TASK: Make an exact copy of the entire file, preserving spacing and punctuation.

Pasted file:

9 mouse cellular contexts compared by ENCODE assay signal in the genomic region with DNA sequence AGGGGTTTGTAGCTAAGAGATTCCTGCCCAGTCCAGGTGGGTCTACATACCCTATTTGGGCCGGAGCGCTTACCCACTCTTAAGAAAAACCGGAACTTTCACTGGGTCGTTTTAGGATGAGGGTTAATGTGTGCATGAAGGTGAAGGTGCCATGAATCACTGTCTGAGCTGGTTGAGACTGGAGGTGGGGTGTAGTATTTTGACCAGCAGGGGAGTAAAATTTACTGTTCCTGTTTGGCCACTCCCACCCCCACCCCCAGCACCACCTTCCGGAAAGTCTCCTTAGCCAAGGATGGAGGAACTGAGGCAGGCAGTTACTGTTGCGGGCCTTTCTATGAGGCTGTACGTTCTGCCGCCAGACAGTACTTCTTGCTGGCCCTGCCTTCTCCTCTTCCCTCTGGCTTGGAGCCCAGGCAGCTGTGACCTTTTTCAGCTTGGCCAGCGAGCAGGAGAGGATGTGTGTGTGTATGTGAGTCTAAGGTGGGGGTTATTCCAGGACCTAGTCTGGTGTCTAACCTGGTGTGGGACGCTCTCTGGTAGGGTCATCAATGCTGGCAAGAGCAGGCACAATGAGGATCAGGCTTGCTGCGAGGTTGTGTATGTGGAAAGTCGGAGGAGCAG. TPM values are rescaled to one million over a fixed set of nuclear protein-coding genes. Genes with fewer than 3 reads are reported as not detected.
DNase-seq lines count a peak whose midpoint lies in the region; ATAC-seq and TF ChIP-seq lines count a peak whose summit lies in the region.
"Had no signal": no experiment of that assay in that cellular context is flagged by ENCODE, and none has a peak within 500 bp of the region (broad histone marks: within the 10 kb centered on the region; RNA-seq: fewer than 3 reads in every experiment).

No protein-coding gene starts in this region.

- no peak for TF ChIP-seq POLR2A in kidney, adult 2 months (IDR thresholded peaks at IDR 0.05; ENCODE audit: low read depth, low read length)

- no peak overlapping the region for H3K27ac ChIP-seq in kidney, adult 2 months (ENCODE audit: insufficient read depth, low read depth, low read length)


9 mouse cellular contexts compared by ENCODE assay signal in the genomic region with DNA sequence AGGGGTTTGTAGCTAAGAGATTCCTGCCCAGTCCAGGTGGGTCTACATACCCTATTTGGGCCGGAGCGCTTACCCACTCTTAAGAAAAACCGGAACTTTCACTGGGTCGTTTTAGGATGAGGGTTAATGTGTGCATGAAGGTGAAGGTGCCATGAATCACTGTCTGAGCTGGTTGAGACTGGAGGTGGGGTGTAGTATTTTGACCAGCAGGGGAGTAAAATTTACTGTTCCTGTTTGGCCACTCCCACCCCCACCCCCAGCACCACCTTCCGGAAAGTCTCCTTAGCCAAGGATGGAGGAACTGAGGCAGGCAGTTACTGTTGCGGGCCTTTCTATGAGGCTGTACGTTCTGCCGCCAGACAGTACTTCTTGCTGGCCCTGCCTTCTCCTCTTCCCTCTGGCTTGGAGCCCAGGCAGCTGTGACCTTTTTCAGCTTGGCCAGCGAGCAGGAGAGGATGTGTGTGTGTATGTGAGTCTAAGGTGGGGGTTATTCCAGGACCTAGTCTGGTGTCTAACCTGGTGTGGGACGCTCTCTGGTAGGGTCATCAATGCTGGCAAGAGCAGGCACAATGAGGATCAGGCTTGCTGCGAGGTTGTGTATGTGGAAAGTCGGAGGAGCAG. TPM values are rescaled to one million over a fixed set of nuclear protein-coding genes. Genes with fewer than 3 reads are reported as not detected.
DNase-seq lines count a peak whose midpoint lies in the region; ATAC-seq and TF ChIP-seq lines count a peak whose summit lies in the region.
"Had no signal": no experiment of that assay in that cellular context is flagged by ENCODE, and none has a peak within 500 bp of the region (broad histone marks: within the 10 kb centered on the region; RNA-seq: fewer than 3 reads in every experiment).

No protein-coding gene starts in this region.

- no peak for TF ChIP-seq POLR2A in kidney, adult 2 months (IDR thresholded peaks at IDR 0.05; ENCODE audit: low read depth, low read length)

- no peak overlapping the region for H3K27ac ChIP-seq in kidney, adult 2 months (ENCODE audit: insufficient read depth, low read depth, low read length)